Orographic Cirrus Event on January 7th, 2015

On January 7th, 2015, an unrelenting moisture plume combined with the right synoptic setup to produce an orographic cirrus event in the lee of the Appalachians. The cirrus shield featured a stationary back edge spanning from Delaware southward through North Carolina.

IR Animation

GOES infrared imagery showing an orographic cirrus event on January 7, 2013.

To preface, we reference an orographic cirrus forecasting guide made for the staff here at WFO Raleigh based on local office research as a primer as well as an example of what a typical atmospheric sounding looks like during an orographic cirrus event.

Cirrus guide

Environmental conditions ideal for the development of orographic cirrus.

cirrus sounding

An example of what a typical atmospheric sounding looks like during an orographic cirrus event.

The 500 mb analysis for 1200 UTC on January 7th, courtesy of the Storm Prediction Center, shows a nearly classic pattern supportive of orographic cirrus consisting of low pressure to the northeast and a ridge to the west. While the location of both the low and the ridge are not exactly ideal, (the low is further north and the ridge is further west than desired) the resulting westerly flow over the spine of the Appalachians is good enough to support cirrus.

500 mb Analysis

SPC 500 mb analysis showing low pressure over northeastern North America and a ridge over the western CONUS.

In addition to the synoptic pattern, the analysis shows us strong winds aloft (>100 kts in most places) which is usually enough to satisfy the criteria of wind speed increasing with height. In order to know for sure we look at the 1200 UTC observed sounding from RNK and see that not only is speed increasing with height from the inversion up to the tropopause but, it is fairly unidirectional as well with some slight backing with height which is a common occurrence in most orographic cirrus cases.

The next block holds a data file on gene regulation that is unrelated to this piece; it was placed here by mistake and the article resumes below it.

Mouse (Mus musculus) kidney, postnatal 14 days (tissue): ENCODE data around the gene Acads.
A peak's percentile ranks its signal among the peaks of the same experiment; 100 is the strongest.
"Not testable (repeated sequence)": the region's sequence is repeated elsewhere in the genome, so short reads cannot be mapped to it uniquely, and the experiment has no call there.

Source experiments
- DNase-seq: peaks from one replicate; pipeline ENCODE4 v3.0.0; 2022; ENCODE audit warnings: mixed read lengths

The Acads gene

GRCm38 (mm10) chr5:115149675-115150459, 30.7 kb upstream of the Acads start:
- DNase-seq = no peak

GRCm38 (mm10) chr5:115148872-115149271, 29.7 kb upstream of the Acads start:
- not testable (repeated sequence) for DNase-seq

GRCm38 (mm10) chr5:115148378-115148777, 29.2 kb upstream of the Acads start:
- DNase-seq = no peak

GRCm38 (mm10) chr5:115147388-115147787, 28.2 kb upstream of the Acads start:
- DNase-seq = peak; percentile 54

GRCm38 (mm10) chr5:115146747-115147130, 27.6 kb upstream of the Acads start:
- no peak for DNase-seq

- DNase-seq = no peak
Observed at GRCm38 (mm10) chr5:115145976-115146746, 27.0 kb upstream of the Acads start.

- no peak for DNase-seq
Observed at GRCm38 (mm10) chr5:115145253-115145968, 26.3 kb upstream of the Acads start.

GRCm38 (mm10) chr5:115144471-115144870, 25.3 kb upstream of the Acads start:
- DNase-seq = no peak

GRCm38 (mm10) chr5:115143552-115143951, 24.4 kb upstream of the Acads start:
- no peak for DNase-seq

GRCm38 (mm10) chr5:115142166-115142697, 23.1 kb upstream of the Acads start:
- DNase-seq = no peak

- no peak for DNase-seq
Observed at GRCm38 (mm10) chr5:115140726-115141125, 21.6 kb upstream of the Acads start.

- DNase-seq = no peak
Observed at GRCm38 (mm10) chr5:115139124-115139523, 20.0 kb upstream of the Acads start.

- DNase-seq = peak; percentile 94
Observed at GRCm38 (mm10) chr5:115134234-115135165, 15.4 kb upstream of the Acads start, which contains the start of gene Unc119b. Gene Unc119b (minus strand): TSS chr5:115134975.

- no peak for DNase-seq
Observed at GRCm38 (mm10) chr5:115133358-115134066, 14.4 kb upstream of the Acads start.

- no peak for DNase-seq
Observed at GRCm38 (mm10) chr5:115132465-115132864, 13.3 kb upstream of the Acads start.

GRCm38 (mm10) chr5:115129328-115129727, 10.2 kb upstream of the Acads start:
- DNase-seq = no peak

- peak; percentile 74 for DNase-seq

RNK Sounding

Atmospheric Sounding from 1200 UTC 7 January 2015 from KRNK.

In addition to the winds, the sounding also shows us a strong temperature inversion near 800 mb extending up to 700 mb which is in the target height for the inversion near mountain top level that is necessary to create the standing wave pattern needed to produce orographically induced cirrus. Finally, the sounding shows sufficient moisture aloft to produce cirrus clouds. A quick check of the IAD sounding shows similar features to those described on the RNK sounding, thus confirming the proper environmental conditions needed to produce cirrus.

IAD Sounding

Atmospheric Sounding from 1200 UTC 7 January 2015 from KIAD.